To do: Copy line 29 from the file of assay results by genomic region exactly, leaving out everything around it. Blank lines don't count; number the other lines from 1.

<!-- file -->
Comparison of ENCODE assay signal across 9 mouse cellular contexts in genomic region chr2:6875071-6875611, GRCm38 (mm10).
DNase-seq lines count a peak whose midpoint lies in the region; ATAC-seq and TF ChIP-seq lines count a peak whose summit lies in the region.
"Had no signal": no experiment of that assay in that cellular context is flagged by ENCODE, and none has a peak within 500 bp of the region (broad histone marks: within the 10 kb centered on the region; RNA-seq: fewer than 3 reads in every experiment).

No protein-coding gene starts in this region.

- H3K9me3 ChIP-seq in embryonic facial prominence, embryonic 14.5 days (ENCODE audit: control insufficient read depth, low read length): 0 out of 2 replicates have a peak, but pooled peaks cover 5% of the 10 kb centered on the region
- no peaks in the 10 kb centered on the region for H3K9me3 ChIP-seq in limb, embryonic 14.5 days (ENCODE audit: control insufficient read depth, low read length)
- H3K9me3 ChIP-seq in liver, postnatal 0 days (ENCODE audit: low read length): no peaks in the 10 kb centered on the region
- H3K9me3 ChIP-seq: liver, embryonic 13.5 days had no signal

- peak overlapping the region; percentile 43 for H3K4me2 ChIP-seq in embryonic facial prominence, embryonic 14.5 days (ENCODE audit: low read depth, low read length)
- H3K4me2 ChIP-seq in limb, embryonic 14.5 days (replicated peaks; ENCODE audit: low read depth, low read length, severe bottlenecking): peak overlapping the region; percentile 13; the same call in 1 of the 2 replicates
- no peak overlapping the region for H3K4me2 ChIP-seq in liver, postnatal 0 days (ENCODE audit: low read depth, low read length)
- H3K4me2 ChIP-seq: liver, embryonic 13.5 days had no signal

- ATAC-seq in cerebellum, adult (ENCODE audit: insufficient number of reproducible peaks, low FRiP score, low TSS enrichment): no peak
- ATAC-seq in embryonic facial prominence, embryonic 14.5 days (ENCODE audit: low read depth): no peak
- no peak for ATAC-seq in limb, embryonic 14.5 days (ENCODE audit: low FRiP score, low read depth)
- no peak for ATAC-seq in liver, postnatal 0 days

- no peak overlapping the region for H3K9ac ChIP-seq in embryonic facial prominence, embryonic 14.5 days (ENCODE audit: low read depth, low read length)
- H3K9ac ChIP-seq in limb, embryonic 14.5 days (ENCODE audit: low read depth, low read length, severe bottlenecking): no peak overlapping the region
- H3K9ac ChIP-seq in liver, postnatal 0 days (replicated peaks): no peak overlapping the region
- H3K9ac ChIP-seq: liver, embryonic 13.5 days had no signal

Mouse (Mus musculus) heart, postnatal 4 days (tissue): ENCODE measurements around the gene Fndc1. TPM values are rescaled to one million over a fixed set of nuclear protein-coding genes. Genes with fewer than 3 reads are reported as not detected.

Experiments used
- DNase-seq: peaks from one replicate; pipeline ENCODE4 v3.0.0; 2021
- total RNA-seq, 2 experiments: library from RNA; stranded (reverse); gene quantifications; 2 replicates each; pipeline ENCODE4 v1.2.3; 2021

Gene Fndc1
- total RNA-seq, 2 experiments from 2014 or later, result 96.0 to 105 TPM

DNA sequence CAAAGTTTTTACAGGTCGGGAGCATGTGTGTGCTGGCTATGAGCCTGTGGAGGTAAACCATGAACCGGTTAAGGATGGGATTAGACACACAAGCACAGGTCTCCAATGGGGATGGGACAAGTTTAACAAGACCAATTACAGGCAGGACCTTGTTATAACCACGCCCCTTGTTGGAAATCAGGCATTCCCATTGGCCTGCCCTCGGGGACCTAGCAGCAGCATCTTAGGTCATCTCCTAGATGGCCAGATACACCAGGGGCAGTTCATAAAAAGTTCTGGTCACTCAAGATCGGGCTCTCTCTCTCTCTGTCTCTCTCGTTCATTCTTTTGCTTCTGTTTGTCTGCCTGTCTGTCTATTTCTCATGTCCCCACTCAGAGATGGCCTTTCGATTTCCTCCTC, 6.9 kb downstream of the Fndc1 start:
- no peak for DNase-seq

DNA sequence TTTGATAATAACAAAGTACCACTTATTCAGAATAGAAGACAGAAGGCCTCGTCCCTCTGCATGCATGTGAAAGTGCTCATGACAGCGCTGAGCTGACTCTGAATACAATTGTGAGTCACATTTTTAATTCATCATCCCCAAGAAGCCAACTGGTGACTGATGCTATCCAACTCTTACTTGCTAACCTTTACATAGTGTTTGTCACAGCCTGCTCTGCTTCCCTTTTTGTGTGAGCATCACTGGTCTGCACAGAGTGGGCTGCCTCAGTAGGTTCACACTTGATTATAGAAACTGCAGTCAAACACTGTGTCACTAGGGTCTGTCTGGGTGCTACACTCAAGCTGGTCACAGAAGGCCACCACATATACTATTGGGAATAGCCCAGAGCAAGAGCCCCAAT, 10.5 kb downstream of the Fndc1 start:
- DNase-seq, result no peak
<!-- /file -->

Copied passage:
DNA sequence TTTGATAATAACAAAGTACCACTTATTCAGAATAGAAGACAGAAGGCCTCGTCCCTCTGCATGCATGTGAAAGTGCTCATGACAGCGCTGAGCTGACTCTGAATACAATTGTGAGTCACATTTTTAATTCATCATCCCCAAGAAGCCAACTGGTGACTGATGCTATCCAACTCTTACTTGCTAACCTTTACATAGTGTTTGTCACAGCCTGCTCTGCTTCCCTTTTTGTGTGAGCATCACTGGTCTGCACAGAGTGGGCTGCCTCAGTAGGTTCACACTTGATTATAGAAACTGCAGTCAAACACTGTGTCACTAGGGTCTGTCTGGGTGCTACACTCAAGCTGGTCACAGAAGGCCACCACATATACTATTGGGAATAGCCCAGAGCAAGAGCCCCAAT, 10.5 kb downstream of the Fndc1 start: